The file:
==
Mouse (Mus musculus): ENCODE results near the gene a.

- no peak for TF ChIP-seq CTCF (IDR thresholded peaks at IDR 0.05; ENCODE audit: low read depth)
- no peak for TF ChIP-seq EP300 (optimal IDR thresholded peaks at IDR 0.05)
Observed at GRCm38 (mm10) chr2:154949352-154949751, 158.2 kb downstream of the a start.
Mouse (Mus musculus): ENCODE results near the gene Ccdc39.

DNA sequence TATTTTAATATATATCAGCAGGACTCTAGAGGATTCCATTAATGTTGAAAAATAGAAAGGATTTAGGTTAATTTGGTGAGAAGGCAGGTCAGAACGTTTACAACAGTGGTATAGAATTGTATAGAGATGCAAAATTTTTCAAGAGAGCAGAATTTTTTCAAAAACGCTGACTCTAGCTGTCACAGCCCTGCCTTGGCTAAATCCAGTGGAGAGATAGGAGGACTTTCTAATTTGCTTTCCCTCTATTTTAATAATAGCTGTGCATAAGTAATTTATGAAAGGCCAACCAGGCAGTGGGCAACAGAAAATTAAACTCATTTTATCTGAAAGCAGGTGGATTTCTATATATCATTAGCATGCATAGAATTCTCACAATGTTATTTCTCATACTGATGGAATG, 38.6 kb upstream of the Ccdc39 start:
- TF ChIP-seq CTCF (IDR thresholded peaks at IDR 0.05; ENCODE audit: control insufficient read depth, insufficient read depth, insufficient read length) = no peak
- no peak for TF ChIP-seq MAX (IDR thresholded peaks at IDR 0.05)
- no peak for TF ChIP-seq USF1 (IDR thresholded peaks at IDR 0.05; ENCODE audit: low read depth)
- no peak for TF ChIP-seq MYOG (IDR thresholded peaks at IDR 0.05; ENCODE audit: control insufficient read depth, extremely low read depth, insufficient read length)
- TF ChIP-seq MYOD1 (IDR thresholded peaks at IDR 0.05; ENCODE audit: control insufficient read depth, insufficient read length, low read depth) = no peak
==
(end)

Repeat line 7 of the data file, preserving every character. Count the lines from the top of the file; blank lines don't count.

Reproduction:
- TF ChIP-seq CTCF (IDR thresholded peaks at IDR 0.05; ENCODE audit: control insufficient read depth, insufficient read depth, insufficient read length) = no peak